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Here’s How Pioneering Photographer Joe Conzo Jr. Captured Hip Hop’s Origin Story Through His Lens


Here’s  How Pioneering Photographer Joe Conzo Jr. Captured Hip Hop’s  Origin Story Through His Lens
Joe Conzo Jr. Facebook

Joe Conzo Jr., known as hip-hop’s first photographer, played a crucial role in documenting and preserving the early days of hip-hop in New York City.

While many recognize the artists and performers who shaped hip-hop, it’s important to acknowledge the contributions of individuals who captured the essence and spirit of hip-hop through images, words, and beyond. Conzo’s photographs are a testament to the birth and evolution of the hip-hop genre as the world continues to celebrate its milestone 50th anniversary. 

“I’m just an ordinary guy from the Bronx that took some pictures and has been traveling the world ever since then,” he recently told CBS News in an interview. 

However, Conzo’s contributions go beyond just taking photos. His images have captured a moment in time and helped shape the way we remember and appreciate the origins of hip-hop culture.

Conzo, a Bronx native of Puerto Rican heritage, developed a knack for photography while attending the Agnes Russell School at Columbia University at the age of nine.

He was also heavily influenced by unique exposure to culture and politics through his family. His grandmother, Dr. Evelina Antonetty, was a dynamic leader and passionate activist within the minority community of the South Bronx. Joe’s father, Joe Conzo Sr., is a musician who had been a historian and confidant to the “King of Latin Music,” Tito Puente, for many years.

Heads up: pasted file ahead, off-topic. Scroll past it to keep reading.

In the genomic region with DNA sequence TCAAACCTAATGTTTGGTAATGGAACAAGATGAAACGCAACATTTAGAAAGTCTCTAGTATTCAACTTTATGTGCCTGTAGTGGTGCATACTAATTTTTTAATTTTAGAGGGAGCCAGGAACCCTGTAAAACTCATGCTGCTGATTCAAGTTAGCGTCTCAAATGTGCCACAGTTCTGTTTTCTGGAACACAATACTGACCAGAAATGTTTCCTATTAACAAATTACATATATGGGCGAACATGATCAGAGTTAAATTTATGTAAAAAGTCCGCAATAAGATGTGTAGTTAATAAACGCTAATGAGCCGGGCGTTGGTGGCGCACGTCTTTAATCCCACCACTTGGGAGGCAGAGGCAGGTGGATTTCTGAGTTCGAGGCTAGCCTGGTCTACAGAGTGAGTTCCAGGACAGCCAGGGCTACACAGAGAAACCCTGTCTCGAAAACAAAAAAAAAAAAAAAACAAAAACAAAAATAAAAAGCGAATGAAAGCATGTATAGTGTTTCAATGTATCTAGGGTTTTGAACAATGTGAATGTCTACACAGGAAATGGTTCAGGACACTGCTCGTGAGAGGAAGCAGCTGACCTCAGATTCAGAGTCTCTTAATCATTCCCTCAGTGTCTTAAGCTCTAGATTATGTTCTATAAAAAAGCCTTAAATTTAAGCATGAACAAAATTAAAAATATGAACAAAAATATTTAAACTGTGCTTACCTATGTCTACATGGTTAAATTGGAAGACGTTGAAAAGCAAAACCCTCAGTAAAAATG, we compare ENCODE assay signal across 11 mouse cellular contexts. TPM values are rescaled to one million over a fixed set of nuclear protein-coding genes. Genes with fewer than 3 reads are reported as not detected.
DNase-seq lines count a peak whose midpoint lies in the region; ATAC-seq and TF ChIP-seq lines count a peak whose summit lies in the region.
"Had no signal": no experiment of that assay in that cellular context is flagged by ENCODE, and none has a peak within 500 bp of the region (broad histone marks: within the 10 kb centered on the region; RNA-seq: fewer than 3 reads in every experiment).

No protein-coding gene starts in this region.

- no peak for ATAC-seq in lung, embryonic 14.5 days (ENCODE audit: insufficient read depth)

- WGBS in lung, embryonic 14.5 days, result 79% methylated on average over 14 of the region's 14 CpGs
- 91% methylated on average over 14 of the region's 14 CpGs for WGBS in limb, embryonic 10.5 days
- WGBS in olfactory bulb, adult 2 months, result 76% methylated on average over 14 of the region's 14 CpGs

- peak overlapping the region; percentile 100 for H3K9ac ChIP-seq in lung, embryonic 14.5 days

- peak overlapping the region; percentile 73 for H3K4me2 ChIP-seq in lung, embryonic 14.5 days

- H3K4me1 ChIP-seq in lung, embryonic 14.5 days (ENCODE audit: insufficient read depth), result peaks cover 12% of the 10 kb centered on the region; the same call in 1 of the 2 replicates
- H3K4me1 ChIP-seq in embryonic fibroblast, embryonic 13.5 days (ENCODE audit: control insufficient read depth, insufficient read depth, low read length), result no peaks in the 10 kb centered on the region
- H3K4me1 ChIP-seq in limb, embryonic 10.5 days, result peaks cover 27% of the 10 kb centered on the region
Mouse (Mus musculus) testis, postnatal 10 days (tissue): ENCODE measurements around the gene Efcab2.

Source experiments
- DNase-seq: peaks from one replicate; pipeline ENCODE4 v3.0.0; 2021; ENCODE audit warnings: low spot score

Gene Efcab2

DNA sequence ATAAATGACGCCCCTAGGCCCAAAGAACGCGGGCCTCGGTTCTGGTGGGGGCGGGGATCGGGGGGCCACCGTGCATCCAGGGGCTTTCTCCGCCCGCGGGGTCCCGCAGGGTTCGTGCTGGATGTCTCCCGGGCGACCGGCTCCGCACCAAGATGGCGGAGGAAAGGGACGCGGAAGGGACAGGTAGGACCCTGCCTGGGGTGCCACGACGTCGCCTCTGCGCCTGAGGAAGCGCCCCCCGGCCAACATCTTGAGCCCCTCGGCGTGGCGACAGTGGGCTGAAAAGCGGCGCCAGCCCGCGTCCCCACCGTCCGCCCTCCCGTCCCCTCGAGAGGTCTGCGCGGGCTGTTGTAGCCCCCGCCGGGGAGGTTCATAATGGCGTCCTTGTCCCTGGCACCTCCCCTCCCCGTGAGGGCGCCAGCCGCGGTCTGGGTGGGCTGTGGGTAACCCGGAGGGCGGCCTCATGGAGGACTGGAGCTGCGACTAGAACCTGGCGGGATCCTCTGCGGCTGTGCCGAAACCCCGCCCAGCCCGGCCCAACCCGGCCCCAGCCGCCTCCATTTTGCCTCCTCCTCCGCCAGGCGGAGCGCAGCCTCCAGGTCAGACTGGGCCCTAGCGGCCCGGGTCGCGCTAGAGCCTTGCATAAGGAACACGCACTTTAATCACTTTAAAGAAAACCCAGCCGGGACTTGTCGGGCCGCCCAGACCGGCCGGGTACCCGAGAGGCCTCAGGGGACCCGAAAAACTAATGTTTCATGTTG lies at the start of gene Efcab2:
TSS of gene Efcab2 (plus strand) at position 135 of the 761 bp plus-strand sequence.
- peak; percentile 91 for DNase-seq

Once he got to high school, that was where Conzo made his own indelible mark on history. 

“Photography just became a love and passion that I fell in love with. I was that chubby kid with a big Afro that wasn’t good in sports or with words. But I was the only kid in the neighborhood that had a camera,” he said, according to Pregones/ PRTT.

“In 1978, while attending South Bronx High School, Conzo became friends with the Cold Crush Brothers members, an important and influential early Hip Hop group. Conzo became the group’s photographer, documenting their live performances in many of Hip Hop’s legendary early venues, such as the T-Connection, Disco Fever, Harlem World, and the Ecstasy Garage. He also took pictures of other Hip Hop artists and groups, including The Treacherous 3, The Fearless 4, and The Fantastic 5,” according to Cornell University’s Hip Hop collection. 

“I was a junior high school photographer, high school photographer, and next thing you know, I was befriended by some high school classmates who are some pioneers of the culture of hip-hop, and I got invited to go to a ‘jam,” Conzo told CBS News. “And next thing you know, I’m traveling throughout the borough with the Cold Crush Brothers, and the rest is history.”

This hip-hop culture pioneer would go from the streets and school gymnasiums in New York to traveling the world and telling the genre’s story with his photos.

But there’s more to Conzo’s story, too. He is also a father, husband, and advocate who served in the Army and retired from the FDNY as an EMT, CBS reports. He was a first responder on September 11th and developed 9/11-related cancer, which has now been in remission for four years.

He continues to capture stories through photos and just released the third edition of his book “Born in the Bronx: A Visual Record Of The Early Days Of Hip-Hop”.

He travels around the globe for exhibitions showcasing his work, and more than 10,000 of his negatives and prints can be found in Cornell University’s hip-hop collection. Conzo’s work has been instrumental in preserving the genre’s rich history and showcasing its significance in the cultural landscape.

“The Bronx is dear to my heart. My grandmother and my mother instilled in me that we gotta go out there, preserve what we got, help each other as human beings, and keep our story alive. I’m just grateful that I’m part of the story also with my images, and when I’m gone, my images will be here,” Conzo said. 


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